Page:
american manhood :: robert wrigley

In the dull ache that is midnight for a boy
his age, I heard the sound of him first:
hiss of the pistol-grip hose from the garden
and the clatter a watery arc makes
coming down silver under streetlights,
on the day-warmed pavement of the road.
And though I muttered at first
to be wakened, I stand now in the window
upstairs, naked and alert, the cool breeze
sweet with the blossoms of locusts.

My wife murmurs, stirs. She is a slope of white
in the bedclothes, dunes of softness
below the light from the window
and the single blind eye of the clock.
“It’s just Travis,” I say, hoping
she’ll lapse again into sleep.

I hope she’ll sleep because he is a boy,
fourteen, soft yet himself, unwhiskered.
He believes he is the only one
awake, the only one alive in a world
of cruel nights and unbearable silence.
His parents snore, their house is dark.
He is crouched on the curb
in just his pajama bottoms, barefoot,
swirling figure eights into the air trafficked
only by insects and the fluttering, hunting bats.

Tonight he speaks a language I believe
I must have known, in the time before, those years
when a boy’s body imagines the world, the heartbeat
rhythm of water on the road, the riches
coined by streetlights, the smell of the night
that is everything at once, alterable
and contained—all that keeps him awake
long after I’ve gone back to bed.

But before sleep comes, I listen, until the noise
he makes is my own even breathing, and I remember how
the old rented guitar I learned on smelled of music,
how the young married woman across the street
robbed me of the power of speech,
and how I wandered one night the alleys
of the town I grew up in, a brick in my hand,
breaking thermometers, taillights, and windows,
and went home and laughed aloud and wept.

do you love me? :: robert wrigley

She’s twelve and she’s asking the dog,
who does, but who speaks
in tongues, whose feints and gyrations
are themselves parts of speech.

They’re on the back porch
and I don’t really mean to be taking this in
but once I’ve heard I can’t stop listening. Again
and again she asks, and the good dog

sits and wiggles, leaps and licks.
Imagine never asking. Imagine why:
so sure you wouldn’t dare, or couldn’t care
less. I wonder if the dog’s guileless brown eyes

can lie, if the perfect canine lack of abstractions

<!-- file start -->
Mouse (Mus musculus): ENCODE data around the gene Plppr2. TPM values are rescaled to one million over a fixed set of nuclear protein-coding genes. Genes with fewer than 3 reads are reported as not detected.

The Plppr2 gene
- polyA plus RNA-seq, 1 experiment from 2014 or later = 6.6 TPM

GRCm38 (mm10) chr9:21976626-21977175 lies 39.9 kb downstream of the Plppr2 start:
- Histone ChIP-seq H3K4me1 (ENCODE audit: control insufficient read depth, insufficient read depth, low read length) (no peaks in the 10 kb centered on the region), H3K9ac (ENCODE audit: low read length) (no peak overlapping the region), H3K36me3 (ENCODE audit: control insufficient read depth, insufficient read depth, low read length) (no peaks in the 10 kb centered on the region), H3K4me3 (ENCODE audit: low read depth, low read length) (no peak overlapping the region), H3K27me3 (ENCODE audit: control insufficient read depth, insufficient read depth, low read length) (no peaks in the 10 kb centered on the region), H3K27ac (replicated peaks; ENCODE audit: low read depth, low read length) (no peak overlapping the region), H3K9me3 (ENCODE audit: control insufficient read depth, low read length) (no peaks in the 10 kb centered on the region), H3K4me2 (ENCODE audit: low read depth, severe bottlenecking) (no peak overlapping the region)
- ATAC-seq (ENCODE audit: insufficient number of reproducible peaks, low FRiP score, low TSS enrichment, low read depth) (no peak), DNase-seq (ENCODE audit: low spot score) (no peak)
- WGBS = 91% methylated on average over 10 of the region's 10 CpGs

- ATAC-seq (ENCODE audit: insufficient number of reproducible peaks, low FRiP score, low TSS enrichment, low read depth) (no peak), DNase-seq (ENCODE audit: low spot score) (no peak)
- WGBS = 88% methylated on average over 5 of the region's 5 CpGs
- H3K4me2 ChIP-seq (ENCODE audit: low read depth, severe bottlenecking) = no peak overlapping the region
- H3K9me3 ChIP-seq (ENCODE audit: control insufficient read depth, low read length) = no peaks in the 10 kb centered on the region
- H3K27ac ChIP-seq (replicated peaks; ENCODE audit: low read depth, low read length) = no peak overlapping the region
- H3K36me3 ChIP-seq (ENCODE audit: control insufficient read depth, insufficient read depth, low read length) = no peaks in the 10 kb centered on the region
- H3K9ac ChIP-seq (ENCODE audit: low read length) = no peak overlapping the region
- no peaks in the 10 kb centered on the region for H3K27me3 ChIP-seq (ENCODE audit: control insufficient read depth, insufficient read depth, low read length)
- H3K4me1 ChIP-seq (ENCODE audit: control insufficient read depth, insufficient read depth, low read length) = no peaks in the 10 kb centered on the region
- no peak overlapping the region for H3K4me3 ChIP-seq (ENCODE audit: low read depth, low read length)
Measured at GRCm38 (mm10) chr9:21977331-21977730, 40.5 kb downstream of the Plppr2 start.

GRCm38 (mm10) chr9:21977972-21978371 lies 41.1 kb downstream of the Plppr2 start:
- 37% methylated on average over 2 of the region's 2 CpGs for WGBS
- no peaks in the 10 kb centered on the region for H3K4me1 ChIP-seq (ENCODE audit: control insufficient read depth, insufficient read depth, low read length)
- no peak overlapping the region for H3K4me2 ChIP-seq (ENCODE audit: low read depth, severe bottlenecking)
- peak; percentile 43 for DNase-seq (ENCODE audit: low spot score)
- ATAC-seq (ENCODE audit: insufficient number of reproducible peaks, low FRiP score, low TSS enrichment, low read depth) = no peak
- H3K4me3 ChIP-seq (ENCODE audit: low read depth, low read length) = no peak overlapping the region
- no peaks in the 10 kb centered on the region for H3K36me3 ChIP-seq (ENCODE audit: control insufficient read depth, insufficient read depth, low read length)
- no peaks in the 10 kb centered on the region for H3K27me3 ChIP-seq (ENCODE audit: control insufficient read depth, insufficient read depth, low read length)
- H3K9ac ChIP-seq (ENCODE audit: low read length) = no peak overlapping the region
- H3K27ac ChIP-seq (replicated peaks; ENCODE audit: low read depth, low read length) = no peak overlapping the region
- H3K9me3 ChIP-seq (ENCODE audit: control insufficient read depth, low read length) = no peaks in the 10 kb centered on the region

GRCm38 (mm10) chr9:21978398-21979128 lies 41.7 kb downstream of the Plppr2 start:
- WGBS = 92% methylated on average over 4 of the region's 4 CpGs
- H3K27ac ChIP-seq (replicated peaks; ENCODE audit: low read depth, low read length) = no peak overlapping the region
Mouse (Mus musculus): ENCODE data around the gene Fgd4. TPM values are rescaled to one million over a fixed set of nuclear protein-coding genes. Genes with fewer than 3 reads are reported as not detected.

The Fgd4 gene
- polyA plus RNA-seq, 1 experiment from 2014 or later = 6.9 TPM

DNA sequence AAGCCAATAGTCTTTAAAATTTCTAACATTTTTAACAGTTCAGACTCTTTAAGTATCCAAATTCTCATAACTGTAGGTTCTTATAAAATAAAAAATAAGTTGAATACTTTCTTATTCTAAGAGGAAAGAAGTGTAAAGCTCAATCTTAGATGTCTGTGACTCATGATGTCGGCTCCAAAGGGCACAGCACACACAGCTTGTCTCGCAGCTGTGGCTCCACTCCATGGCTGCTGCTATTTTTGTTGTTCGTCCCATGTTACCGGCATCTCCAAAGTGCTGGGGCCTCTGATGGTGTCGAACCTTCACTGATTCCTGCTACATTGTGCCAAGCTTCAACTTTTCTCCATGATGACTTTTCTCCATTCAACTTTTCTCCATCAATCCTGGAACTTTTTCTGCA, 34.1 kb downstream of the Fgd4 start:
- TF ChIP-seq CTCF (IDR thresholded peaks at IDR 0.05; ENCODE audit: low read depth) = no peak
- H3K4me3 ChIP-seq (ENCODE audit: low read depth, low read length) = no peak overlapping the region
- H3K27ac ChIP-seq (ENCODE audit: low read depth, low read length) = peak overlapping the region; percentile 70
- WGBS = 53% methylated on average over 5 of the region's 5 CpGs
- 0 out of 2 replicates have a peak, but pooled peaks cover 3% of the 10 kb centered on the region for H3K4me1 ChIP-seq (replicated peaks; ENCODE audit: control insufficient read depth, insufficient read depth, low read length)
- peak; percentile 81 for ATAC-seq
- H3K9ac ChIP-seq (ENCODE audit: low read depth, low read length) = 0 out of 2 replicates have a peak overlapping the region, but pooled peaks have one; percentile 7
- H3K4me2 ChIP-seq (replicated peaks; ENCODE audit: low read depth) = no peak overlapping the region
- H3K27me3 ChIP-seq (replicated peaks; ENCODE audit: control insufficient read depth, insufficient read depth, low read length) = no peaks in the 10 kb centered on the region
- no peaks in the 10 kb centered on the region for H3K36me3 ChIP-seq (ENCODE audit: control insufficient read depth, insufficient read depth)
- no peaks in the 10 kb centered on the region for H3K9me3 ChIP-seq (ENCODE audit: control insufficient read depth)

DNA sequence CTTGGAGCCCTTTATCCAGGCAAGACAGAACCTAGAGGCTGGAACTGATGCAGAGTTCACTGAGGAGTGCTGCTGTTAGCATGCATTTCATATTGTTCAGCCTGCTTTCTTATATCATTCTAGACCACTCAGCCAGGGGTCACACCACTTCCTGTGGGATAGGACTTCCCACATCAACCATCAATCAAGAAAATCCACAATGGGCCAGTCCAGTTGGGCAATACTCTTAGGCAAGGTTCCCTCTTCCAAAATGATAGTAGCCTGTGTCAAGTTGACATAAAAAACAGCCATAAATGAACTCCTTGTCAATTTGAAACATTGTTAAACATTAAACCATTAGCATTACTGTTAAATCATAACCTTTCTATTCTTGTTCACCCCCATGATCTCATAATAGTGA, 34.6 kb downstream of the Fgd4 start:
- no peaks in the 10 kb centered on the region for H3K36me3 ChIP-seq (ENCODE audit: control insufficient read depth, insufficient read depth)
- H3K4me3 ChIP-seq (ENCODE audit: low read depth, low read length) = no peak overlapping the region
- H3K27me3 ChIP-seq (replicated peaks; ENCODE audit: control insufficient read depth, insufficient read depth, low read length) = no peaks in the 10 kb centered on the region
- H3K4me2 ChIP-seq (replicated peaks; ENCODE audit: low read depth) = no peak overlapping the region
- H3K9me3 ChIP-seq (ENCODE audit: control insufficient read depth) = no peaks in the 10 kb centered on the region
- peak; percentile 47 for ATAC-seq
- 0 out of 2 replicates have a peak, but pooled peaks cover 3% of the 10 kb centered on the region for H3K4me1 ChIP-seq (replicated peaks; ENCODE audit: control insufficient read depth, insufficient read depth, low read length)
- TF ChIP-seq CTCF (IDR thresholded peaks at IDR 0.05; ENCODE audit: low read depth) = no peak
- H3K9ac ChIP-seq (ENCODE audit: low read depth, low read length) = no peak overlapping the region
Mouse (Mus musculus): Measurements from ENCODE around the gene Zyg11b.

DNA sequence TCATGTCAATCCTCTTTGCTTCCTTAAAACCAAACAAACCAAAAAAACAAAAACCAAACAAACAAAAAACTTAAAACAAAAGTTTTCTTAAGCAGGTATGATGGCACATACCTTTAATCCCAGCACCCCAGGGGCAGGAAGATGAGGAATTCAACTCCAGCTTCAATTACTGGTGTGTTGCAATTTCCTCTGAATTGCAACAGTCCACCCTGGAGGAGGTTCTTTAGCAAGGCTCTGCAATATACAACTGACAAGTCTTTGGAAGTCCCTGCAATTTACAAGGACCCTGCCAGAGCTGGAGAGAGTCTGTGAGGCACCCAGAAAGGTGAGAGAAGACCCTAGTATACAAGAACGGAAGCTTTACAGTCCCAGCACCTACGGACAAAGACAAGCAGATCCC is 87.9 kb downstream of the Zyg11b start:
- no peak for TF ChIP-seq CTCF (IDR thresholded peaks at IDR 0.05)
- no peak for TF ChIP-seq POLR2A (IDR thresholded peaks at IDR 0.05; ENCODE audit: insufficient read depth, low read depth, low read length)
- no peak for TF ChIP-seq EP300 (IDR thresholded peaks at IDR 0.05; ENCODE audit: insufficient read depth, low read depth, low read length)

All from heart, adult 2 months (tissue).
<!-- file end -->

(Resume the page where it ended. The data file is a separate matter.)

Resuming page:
might not be a bit like the picture books
she “read” as a child, before her parents’ lips
shaped the daily miracle of speech

and kisses, and the words were not lead
and weighed only air, and did not mean
so meanly. “Do you love me?” she says
and says, until the dog, sensing perhaps

its own awful speechlessness, tries to bolt,
but she holds it by the collar and will not
let go, until, having come closer,
I hear the rest of it. I hear it all.

She’s got the dog’s furry jowls in her hands,
she’s speaking precisely
into its laid back, quivering ears:
“Say it,” she hisses, “Say it to me.”

at the beach :: robert wrigley

What are they, those burrowing crustaceans, the ones
my son and I unbeach each summer
building sandcastles? Thumb-large
helmets with dainty, iridescent feet
and as far as I can see no eyes,
no head, no front or back at all, only
the shove and pull of the waves,
or only the quick, attentive gulls, who love them
just as they would love us, my son and me, if they could,
and who, the truth be told, cannot name us either.

kissing a horse :: robert wrigley

Of the two spoiled, barn-sour geldings
we owned that year, it was Red—
skittish and prone to explode
even at fourteen years—who’d let me
hold to my face his own: the massive labyrinthine
caverns of the nostrils, the broad plain
up the head to the eyes. He’d let me stroke
his coarse chin whiskers and take
his soft meaty underlip
in my hands, press my man’s carnivorous
kiss to his grass-nipping upper half of one, just
so that I could smell
the long way his breath had come from the rain
and the sun, the lungs and the heart,
from a world that meant no harm.

after a rainstorm :: robert wrigley

Because I have come to the fence at night,
the horses arrive also from their ancient stable.
They let me stroke their long faces, and I note
in the light of the now-merging moon

how they, a Morgan and a Quarter, have been
by shake-guttered raindrops
spotted around their rumps and thus made
Appaloosas, the ancestral horses of this place.

Maybe because it is night, they are nervous,
or maybe because they too sense
what they have become, they seem
to be waiting for me to say something

to whatever ancient spirits might still abide here,
that they might awaken from this strange dream,
in which there are fences and stables and a man
who doesn’t know a single word they understand.